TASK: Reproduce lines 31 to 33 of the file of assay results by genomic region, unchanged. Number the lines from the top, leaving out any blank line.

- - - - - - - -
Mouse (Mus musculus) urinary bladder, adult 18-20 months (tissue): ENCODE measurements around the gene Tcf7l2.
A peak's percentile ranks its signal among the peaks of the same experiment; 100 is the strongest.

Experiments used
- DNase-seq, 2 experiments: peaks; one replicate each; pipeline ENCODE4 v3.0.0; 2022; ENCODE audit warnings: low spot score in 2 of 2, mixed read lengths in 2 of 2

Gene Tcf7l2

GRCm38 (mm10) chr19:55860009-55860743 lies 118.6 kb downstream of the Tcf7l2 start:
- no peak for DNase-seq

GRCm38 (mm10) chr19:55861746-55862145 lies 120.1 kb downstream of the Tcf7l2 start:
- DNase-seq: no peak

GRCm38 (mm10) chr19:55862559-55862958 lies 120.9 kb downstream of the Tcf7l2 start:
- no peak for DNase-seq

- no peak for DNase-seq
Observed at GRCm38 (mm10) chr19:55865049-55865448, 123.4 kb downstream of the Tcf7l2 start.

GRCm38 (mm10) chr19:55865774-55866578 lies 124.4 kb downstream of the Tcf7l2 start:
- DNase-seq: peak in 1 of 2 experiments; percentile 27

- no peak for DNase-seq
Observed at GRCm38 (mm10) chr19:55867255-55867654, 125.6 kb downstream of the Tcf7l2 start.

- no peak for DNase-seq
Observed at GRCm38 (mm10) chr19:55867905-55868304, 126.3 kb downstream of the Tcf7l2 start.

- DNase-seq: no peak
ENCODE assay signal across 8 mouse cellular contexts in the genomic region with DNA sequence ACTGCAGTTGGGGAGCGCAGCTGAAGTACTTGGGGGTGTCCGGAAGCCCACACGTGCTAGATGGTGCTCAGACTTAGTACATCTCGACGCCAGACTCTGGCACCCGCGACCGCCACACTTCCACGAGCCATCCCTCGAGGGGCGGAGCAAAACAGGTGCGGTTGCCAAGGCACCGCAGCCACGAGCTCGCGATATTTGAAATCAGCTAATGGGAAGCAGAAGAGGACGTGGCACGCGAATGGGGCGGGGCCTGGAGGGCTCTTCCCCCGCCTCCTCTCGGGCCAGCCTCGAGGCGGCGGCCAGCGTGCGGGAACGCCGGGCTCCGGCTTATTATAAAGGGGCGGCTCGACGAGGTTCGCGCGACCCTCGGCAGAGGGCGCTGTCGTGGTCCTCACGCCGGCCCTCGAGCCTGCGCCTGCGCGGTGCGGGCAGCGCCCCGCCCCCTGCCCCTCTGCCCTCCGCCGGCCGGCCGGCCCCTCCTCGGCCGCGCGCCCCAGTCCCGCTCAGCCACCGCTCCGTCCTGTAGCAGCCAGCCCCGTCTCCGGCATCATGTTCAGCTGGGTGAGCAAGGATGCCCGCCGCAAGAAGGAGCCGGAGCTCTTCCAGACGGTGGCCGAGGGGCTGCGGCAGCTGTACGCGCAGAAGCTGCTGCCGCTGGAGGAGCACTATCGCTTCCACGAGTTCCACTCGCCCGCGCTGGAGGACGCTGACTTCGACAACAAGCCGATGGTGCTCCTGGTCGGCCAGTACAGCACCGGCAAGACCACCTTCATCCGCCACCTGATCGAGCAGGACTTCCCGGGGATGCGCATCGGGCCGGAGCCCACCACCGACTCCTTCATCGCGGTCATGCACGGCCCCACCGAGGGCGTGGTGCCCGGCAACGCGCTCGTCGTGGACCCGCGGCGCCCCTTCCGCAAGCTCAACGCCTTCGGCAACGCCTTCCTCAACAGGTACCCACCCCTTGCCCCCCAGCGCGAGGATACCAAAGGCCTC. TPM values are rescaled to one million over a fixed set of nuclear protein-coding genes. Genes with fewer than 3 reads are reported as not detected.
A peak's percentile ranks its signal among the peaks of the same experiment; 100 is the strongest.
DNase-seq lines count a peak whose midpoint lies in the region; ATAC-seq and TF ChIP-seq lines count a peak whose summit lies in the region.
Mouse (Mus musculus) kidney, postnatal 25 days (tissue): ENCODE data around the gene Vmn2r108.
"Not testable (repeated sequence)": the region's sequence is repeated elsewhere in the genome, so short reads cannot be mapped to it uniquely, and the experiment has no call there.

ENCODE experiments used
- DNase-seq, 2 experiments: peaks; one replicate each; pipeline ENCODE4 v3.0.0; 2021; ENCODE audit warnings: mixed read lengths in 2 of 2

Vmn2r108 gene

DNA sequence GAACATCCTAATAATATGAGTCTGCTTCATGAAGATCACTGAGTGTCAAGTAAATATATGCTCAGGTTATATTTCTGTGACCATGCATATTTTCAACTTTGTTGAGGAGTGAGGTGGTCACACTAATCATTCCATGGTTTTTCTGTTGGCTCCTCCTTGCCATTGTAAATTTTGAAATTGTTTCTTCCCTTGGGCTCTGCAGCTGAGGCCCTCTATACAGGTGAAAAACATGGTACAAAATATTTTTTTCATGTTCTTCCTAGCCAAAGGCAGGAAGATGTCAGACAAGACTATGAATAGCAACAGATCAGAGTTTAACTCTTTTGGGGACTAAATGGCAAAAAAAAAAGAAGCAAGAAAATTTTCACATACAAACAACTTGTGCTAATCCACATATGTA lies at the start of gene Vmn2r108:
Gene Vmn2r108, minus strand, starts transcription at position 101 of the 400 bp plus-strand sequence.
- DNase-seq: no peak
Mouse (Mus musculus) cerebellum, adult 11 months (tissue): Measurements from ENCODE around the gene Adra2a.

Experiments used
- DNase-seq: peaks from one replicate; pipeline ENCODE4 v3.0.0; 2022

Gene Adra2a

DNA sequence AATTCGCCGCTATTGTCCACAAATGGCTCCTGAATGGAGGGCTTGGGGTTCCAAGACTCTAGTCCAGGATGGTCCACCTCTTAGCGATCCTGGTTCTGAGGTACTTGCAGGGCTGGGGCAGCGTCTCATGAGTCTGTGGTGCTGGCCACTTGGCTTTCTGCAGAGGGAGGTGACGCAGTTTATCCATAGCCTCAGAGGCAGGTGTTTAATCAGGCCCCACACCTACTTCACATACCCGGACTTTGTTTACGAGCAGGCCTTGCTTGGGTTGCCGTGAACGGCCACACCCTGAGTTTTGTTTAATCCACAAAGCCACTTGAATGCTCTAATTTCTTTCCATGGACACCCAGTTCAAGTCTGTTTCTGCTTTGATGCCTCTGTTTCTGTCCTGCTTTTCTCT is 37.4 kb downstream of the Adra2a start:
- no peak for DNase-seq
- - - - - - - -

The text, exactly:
- DNase-seq: no peak
Mouse (Mus musculus) cerebellum, adult 11 months (tissue): Measurements from ENCODE around the gene Adra2a.

Experiments used